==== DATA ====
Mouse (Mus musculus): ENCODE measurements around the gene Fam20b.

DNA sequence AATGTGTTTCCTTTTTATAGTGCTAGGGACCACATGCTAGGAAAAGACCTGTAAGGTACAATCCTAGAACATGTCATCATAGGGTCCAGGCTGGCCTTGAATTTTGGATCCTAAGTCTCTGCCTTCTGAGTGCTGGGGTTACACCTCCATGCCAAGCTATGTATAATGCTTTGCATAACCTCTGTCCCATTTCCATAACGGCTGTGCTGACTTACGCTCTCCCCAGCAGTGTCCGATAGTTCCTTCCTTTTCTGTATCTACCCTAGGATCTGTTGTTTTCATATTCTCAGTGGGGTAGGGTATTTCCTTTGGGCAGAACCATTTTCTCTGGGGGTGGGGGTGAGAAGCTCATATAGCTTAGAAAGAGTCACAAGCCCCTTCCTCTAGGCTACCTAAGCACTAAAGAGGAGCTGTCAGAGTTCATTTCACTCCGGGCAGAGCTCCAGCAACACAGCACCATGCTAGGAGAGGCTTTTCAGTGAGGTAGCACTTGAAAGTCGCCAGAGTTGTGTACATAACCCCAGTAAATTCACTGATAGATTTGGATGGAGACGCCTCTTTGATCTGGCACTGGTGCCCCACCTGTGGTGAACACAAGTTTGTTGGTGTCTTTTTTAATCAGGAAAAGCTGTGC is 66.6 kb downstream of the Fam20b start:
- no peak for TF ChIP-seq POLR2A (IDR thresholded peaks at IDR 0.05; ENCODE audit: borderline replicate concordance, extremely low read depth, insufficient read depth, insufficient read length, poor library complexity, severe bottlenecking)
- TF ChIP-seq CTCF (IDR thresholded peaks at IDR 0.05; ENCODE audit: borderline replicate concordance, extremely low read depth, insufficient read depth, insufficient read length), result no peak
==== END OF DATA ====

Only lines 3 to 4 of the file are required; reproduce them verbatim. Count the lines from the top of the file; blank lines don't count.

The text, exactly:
- no peak for TF ChIP-seq POLR2A (IDR thresholded peaks at IDR 0.05; ENCODE audit: borderline replicate concordance, extremely low read depth, insufficient read depth, insufficient read length, poor library complexity, severe bottlenecking)
- TF ChIP-seq CTCF (IDR thresholded peaks at IDR 0.05; ENCODE audit: borderline replicate concordance, extremely low read depth, insufficient read depth, insufficient read length), result no peak